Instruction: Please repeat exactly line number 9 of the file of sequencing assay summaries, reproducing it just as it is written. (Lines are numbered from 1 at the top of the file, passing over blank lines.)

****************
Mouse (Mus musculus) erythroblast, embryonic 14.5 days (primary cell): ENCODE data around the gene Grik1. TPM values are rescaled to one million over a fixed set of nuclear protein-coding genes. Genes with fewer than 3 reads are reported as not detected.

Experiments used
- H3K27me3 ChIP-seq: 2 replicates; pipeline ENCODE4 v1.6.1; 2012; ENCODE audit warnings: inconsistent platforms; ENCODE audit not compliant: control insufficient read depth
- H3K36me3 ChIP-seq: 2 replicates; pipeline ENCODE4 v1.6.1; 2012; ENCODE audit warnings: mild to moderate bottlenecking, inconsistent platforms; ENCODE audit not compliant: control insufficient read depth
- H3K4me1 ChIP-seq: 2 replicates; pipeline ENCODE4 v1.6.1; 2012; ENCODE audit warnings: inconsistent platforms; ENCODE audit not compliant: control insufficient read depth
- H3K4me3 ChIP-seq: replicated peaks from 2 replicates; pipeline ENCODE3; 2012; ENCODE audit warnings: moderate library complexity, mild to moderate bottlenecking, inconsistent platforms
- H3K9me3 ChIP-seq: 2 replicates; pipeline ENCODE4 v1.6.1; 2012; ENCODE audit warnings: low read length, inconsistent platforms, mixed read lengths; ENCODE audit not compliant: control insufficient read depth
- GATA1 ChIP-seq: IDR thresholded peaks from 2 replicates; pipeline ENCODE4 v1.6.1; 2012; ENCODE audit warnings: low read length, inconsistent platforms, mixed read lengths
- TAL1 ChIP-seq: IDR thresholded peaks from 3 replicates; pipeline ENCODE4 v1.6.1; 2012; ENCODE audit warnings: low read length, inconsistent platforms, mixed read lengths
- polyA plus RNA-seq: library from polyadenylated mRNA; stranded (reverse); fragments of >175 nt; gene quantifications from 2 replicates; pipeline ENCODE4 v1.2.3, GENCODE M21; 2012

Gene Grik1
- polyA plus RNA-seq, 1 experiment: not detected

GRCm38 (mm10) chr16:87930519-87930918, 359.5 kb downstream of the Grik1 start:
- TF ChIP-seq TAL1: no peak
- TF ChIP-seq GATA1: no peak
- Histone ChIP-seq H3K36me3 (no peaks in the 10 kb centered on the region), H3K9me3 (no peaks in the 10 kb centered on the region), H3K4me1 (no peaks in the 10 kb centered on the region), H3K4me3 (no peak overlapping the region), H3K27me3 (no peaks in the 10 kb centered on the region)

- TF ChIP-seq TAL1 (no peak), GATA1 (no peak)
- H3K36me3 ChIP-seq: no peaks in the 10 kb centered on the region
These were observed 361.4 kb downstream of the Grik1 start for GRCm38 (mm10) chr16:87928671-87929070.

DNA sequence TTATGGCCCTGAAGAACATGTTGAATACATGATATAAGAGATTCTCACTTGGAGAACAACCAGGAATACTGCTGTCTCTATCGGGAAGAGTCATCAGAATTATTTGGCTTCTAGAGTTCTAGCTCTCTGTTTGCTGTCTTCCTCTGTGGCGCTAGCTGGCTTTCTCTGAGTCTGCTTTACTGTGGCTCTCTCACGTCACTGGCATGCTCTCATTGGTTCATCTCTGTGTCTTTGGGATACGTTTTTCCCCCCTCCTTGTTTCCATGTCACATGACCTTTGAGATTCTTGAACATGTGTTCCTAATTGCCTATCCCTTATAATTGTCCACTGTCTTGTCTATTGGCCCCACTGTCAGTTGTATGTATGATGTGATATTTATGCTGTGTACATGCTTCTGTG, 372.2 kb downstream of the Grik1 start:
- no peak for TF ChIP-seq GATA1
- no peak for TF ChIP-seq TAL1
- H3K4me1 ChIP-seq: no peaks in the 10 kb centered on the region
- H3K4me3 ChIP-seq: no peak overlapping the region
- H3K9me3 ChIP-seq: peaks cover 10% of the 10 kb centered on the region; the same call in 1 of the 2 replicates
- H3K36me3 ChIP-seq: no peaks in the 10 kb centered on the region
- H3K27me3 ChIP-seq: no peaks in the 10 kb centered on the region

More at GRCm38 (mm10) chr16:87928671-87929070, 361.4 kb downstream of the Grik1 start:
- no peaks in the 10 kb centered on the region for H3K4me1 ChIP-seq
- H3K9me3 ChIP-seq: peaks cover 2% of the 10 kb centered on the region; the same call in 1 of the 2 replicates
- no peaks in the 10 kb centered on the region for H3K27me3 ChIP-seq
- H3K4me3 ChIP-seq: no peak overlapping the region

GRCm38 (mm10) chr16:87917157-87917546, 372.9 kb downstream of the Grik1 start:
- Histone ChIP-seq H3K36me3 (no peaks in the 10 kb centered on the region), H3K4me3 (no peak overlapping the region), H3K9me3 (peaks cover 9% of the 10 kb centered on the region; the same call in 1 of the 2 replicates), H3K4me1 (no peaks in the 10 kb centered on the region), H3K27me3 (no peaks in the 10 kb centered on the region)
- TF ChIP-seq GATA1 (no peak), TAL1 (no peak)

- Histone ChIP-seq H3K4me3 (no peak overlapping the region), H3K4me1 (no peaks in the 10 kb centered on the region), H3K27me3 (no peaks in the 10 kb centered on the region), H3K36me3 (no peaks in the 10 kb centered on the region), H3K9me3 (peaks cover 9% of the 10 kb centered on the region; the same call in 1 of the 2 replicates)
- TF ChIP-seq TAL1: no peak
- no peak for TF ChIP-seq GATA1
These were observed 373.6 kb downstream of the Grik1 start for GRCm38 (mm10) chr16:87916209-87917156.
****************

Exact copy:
- TAL1 ChIP-seq: IDR thresholded peaks from 3 replicates; pipeline ENCODE4 v1.6.1; 2012; ENCODE audit warnings: low read length, inconsistent platforms, mixed read lengths